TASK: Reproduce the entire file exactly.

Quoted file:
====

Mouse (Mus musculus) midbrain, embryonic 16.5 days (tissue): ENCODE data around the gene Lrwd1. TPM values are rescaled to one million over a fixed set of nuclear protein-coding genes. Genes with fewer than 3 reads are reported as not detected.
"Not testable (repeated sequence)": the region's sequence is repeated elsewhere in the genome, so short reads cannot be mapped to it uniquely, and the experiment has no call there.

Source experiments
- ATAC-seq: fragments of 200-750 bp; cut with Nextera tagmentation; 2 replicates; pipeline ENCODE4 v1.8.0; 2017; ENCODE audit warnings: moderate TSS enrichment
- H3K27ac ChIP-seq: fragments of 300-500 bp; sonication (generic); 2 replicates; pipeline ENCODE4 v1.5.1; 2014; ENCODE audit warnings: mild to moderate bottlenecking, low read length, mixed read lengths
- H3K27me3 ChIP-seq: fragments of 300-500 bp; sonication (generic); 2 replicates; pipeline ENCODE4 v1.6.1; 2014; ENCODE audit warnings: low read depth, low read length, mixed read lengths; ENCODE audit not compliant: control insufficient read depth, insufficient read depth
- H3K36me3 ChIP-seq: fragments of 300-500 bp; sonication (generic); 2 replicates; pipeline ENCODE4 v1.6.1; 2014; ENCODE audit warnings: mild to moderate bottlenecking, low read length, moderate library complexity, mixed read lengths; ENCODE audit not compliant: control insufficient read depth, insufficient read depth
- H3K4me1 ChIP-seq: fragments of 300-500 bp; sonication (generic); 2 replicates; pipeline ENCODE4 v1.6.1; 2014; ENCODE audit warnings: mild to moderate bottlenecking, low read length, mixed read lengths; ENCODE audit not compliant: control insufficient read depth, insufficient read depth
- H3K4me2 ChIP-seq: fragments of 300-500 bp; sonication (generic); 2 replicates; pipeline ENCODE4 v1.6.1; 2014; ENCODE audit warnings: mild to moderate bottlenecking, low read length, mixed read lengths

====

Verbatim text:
Mouse (Mus musculus) midbrain, embryonic 16.5 days (tissue): ENCODE data around the gene Lrwd1. TPM values are rescaled to one million over a fixed set of nuclear protein-coding genes. Genes with fewer than 3 reads are reported as not detected.
"Not testable (repeated sequence)": the region's sequence is repeated elsewhere in the genome, so short reads cannot be mapped to it uniquely, and the experiment has no call there.

Source experiments
- ATAC-seq: fragments of 200-750 bp; cut with Nextera tagmentation; 2 replicates; pipeline ENCODE4 v1.8.0; 2017; ENCODE audit warnings: moderate TSS enrichment
- H3K27ac ChIP-seq: fragments of 300-500 bp; sonication (generic); 2 replicates; pipeline ENCODE4 v1.5.1; 2014; ENCODE audit warnings: mild to moderate bottlenecking, low read length, mixed read lengths
- H3K27me3 ChIP-seq: fragments of 300-500 bp; sonication (generic); 2 replicates; pipeline ENCODE4 v1.6.1; 2014; ENCODE audit warnings: low read depth, low read length, mixed read lengths; ENCODE audit not compliant: control insufficient read depth, insufficient read depth
- H3K36me3 ChIP-seq: fragments of 300-500 bp; sonication (generic); 2 replicates; pipeline ENCODE4 v1.6.1; 2014; ENCODE audit warnings: mild to moderate bottlenecking, low read length, moderate library complexity, mixed read lengths; ENCODE audit not compliant: control insufficient read depth, insufficient read depth
- H3K4me1 ChIP-seq: fragments of 300-500 bp; sonication (generic); 2 replicates; pipeline ENCODE4 v1.6.1; 2014; ENCODE audit warnings: mild to moderate bottlenecking, low read length, mixed read lengths; ENCODE audit not compliant: control insufficient read depth, insufficient read depth
- H3K4me2 ChIP-seq: fragments of 300-500 bp; sonication (generic); 2 replicates; pipeline ENCODE4 v1.6.1; 2014; ENCODE audit warnings: mild to moderate bottlenecking, low read length, mixed read lengths